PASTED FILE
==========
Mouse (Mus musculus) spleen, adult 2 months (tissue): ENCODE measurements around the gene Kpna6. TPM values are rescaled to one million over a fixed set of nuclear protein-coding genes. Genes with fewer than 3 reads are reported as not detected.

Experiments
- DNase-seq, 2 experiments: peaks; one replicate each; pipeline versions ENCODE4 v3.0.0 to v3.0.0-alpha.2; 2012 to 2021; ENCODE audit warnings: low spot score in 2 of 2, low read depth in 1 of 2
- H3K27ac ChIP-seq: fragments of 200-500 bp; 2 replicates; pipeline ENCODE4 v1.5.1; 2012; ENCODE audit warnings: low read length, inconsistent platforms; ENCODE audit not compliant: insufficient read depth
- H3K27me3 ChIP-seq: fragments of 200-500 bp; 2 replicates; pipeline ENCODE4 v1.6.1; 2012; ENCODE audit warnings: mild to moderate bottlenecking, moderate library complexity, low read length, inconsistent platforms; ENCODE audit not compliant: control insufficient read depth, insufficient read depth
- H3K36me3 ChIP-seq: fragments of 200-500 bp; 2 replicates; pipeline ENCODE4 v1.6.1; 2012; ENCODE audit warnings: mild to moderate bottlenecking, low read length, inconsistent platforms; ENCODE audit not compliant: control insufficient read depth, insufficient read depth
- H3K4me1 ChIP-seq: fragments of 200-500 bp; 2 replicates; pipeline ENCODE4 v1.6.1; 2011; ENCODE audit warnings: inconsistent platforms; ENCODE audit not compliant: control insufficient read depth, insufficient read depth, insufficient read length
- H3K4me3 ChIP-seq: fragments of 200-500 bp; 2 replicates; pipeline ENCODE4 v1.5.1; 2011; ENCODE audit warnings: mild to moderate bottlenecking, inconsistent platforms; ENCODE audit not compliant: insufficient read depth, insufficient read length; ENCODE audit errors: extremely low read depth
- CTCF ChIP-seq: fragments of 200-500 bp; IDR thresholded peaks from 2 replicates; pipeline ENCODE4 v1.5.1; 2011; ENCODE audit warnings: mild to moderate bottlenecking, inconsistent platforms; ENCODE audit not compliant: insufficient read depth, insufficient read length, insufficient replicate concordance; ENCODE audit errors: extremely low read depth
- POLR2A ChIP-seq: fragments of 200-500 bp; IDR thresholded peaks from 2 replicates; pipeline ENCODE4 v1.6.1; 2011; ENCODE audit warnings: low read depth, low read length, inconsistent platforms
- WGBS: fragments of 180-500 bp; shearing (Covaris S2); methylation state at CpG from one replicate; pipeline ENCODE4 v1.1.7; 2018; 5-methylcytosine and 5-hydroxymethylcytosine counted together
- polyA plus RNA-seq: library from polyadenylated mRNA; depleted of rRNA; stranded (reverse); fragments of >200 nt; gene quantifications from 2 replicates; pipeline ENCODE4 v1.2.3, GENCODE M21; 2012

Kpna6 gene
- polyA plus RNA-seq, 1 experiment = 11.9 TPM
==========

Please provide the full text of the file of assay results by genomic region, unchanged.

Mouse (Mus musculus) spleen, adult 2 months (tissue): ENCODE measurements around the gene Kpna6. TPM values are rescaled to one million over a fixed set of nuclear protein-coding genes. Genes with fewer than 3 reads are reported as not detected.

Experiments
- DNase-seq, 2 experiments: peaks; one replicate each; pipeline versions ENCODE4 v3.0.0 to v3.0.0-alpha.2; 2012 to 2021; ENCODE audit warnings: low spot score in 2 of 2, low read depth in 1 of 2
- H3K27ac ChIP-seq: fragments of 200-500 bp; 2 replicates; pipeline ENCODE4 v1.5.1; 2012; ENCODE audit warnings: low read length, inconsistent platforms; ENCODE audit not compliant: insufficient read depth
- H3K27me3 ChIP-seq: fragments of 200-500 bp; 2 replicates; pipeline ENCODE4 v1.6.1; 2012; ENCODE audit warnings: mild to moderate bottlenecking, moderate library complexity, low read length, inconsistent platforms; ENCODE audit not compliant: control insufficient read depth, insufficient read depth
- H3K36me3 ChIP-seq: fragments of 200-500 bp; 2 replicates; pipeline ENCODE4 v1.6.1; 2012; ENCODE audit warnings: mild to moderate bottlenecking, low read length, inconsistent platforms; ENCODE audit not compliant: control insufficient read depth, insufficient read depth
- H3K4me1 ChIP-seq: fragments of 200-500 bp; 2 replicates; pipeline ENCODE4 v1.6.1; 2011; ENCODE audit warnings: inconsistent platforms; ENCODE audit not compliant: control insufficient read depth, insufficient read depth, insufficient read length
- H3K4me3 ChIP-seq: fragments of 200-500 bp; 2 replicates; pipeline ENCODE4 v1.5.1; 2011; ENCODE audit warnings: mild to moderate bottlenecking, inconsistent platforms; ENCODE audit not compliant: insufficient read depth, insufficient read length; ENCODE audit errors: extremely low read depth
- CTCF ChIP-seq: fragments of 200-500 bp; IDR thresholded peaks from 2 replicates; pipeline ENCODE4 v1.5.1; 2011; ENCODE audit warnings: mild to moderate bottlenecking, inconsistent platforms; ENCODE audit not compliant: insufficient read depth, insufficient read length, insufficient replicate concordance; ENCODE audit errors: extremely low read depth
- POLR2A ChIP-seq: fragments of 200-500 bp; IDR thresholded peaks from 2 replicates; pipeline ENCODE4 v1.6.1; 2011; ENCODE audit warnings: low read depth, low read length, inconsistent platforms
- WGBS: fragments of 180-500 bp; shearing (Covaris S2); methylation state at CpG from one replicate; pipeline ENCODE4 v1.1.7; 2018; 5-methylcytosine and 5-hydroxymethylcytosine counted together
- polyA plus RNA-seq: library from polyadenylated mRNA; depleted of rRNA; stranded (reverse); fragments of >200 nt; gene quantifications from 2 replicates; pipeline ENCODE4 v1.2.3, GENCODE M21; 2012

Kpna6 gene
- polyA plus RNA-seq, 1 experiment = 11.9 TPM